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Doppler Effect of a laser

  1. Nov 30, 2013 #1
    1. The problem statement, all variables and given/known data

    A laser emits a monchromic beam of wavelength λ, which is reflected normally from a plane mirror, receding at a speed v. What is the beat frequency between the incident and reflected light?

    2. Relevant equations



    3. The attempt at a solution

    The solutions starts off with this

    [itex]f_{1} = \frac{f_{0}}{1 + \frac{v}{c}}[/itex]

    But I'm not exactly sure where this equation came from. The solution uses

    [itex]f_{0}[/itex] frequency of source
    [itex]f_{1}[/itex] frequency of incident light (source) as measured by moving mirror
    [itex]f_{2}[/itex] frequency of reflected light as measured by the moving mirror

    I know that the Doppler effect is often stated as

    [itex]\frac{λ^{'}}{λ} = \sqrt{\frac{1 - \frac{v}{c}}{1 + \frac{v}{c}}}[/itex]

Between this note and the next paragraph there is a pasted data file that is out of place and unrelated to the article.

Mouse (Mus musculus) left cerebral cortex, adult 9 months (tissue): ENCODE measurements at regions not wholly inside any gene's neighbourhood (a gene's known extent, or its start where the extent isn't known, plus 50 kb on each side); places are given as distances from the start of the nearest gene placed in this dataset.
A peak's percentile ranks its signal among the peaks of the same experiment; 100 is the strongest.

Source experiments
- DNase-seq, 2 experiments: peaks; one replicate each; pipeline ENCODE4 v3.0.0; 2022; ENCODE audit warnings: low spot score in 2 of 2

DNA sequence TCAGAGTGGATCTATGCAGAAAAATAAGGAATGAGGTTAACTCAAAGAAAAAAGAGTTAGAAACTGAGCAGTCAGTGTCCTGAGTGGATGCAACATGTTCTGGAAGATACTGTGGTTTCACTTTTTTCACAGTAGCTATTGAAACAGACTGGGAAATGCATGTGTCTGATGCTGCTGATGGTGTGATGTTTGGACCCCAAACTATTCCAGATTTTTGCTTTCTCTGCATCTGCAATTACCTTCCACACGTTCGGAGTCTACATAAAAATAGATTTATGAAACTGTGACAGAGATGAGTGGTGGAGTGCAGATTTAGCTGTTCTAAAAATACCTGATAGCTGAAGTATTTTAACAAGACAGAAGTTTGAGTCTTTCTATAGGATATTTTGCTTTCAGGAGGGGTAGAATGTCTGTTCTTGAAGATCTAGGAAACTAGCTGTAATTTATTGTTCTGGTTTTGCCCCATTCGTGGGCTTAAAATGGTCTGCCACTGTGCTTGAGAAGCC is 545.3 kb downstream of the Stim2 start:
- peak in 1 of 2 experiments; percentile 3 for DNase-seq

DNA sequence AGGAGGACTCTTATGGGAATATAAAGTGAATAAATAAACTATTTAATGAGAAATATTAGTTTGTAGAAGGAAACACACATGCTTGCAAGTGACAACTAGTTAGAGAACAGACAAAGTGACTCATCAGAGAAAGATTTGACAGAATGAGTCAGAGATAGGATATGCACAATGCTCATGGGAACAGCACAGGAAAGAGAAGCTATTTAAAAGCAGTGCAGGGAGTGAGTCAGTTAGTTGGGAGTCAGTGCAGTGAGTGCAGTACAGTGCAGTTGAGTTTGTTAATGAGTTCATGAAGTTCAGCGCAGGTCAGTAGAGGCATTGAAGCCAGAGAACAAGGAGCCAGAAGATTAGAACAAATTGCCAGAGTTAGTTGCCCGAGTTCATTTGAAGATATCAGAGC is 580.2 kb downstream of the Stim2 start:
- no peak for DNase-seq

So I'm not exactly sure where the first equation came from. Thanks for any help.
     
  2. jcsd
  3. Nov 30, 2013 #2
    Are you sure about your equation? In my book it is the same, but without the square root.

    If you replace the wavelengths by the frequency and isolate for f1, you will get the equation, they start off with.

    Remember that the two velocities are of the observer and reciever. So one of them is zero. The top velocity in your bracket, that is.

    The lower velocity is positive, when the mirror moves away from a stationary source. So you get, what they have.
     
  4. Nov 30, 2013 #3
    Ya. I just read underneath that part and it says that when [itex]v << c[/itex] Eq. (4-44) (the equation I posted in the first post for the Doppler Effect) is approximated by

    [itex]\frac{λ^{'}}{λ} = 1 - \frac{v}{c}[/itex]

    Which I didn't realize. I remember reading it earlier but it left my mind because I would rather use the equation in post one. It's interesting that your book doesn't mention it being a approximation, but that is probably because [itex]v << c[/itex] occurs a lot.

    Thanks for the help.
     
  5. Nov 30, 2013 #4
    Wait hold on. What allows us to simply replace the wavelengths with the frequencies and just interchange them? I thought that the equation applied to wavelengths. Oh ok I know why lol.
     
  6. Nov 30, 2013 #5
    Yeah, well the "approximation" is the most commonly used equation, which probably explains it. Anyway, all equations are based on approximations to a certain degree :-)
     
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